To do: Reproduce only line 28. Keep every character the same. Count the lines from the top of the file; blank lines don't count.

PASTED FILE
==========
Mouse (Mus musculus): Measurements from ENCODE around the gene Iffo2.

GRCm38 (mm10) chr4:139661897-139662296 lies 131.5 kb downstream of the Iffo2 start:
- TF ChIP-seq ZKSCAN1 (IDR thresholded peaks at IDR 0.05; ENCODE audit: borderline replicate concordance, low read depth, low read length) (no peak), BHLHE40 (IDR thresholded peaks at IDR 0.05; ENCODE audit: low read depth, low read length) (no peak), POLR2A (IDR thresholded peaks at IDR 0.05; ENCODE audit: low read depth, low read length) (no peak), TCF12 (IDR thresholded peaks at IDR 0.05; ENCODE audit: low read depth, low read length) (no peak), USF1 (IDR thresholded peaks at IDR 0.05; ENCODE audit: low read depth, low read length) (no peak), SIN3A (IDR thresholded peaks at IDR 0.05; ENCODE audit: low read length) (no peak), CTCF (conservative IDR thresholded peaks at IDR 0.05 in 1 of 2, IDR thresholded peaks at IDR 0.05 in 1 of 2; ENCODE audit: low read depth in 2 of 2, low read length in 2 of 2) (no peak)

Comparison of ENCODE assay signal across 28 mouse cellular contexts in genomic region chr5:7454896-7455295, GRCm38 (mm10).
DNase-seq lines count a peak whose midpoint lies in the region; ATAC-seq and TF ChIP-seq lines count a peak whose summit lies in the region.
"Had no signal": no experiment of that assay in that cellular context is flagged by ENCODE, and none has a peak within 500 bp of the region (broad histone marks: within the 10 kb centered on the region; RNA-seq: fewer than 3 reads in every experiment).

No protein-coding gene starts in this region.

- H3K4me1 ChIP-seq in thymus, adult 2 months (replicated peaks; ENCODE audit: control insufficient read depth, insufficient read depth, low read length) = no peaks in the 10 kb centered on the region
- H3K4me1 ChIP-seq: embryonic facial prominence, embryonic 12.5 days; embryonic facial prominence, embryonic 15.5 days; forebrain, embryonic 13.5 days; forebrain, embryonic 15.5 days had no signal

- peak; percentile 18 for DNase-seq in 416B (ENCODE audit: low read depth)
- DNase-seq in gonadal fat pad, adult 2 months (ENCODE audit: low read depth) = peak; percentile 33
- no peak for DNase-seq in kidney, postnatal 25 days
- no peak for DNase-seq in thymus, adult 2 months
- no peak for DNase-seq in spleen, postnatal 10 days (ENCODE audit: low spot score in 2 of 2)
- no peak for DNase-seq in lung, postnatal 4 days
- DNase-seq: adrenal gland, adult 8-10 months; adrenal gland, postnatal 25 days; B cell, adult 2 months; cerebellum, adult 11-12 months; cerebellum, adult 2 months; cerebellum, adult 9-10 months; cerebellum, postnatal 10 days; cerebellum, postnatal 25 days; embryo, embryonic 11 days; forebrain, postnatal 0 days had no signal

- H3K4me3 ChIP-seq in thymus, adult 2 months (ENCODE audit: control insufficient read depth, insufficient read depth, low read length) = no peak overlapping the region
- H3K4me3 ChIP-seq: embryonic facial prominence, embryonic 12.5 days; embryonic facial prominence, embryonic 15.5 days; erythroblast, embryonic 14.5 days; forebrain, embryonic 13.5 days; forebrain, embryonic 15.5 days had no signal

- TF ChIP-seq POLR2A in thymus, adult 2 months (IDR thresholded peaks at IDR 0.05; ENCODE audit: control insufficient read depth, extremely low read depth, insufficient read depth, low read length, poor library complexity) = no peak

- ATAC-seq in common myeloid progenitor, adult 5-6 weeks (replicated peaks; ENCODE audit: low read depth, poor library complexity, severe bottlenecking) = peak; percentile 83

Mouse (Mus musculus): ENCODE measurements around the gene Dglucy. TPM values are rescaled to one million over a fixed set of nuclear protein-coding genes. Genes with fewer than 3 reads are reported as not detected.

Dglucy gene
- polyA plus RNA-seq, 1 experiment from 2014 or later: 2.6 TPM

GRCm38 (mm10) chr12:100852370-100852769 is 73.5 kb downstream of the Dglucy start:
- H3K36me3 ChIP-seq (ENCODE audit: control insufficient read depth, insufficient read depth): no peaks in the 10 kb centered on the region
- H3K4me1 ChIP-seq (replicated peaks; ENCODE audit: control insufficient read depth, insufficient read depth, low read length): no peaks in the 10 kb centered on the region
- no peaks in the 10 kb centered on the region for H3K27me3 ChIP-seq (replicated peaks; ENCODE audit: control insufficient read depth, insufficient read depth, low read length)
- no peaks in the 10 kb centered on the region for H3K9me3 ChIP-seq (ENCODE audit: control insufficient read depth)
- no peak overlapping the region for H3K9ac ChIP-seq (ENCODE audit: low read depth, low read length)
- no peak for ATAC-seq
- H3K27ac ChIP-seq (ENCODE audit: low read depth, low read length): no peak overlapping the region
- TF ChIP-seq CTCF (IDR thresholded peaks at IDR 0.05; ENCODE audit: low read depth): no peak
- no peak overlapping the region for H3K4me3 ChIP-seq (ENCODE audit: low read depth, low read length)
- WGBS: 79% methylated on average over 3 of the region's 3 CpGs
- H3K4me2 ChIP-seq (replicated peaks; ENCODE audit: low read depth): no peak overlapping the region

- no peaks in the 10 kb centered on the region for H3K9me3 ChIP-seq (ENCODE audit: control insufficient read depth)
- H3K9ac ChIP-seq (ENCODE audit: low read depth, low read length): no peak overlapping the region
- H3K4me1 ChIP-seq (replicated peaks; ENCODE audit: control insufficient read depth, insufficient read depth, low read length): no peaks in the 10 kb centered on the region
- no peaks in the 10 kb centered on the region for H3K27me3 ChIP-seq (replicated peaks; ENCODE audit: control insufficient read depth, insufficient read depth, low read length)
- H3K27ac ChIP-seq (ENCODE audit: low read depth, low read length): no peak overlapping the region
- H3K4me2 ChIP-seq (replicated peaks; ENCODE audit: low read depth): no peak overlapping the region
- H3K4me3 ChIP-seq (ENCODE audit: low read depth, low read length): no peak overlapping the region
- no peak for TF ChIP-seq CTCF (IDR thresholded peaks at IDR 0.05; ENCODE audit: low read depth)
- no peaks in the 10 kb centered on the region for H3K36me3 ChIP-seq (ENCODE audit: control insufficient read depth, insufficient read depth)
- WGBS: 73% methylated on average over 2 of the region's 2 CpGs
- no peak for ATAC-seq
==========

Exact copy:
- no peaks in the 10 kb centered on the region for H3K9me3 ChIP-seq (ENCODE audit: control insufficient read depth)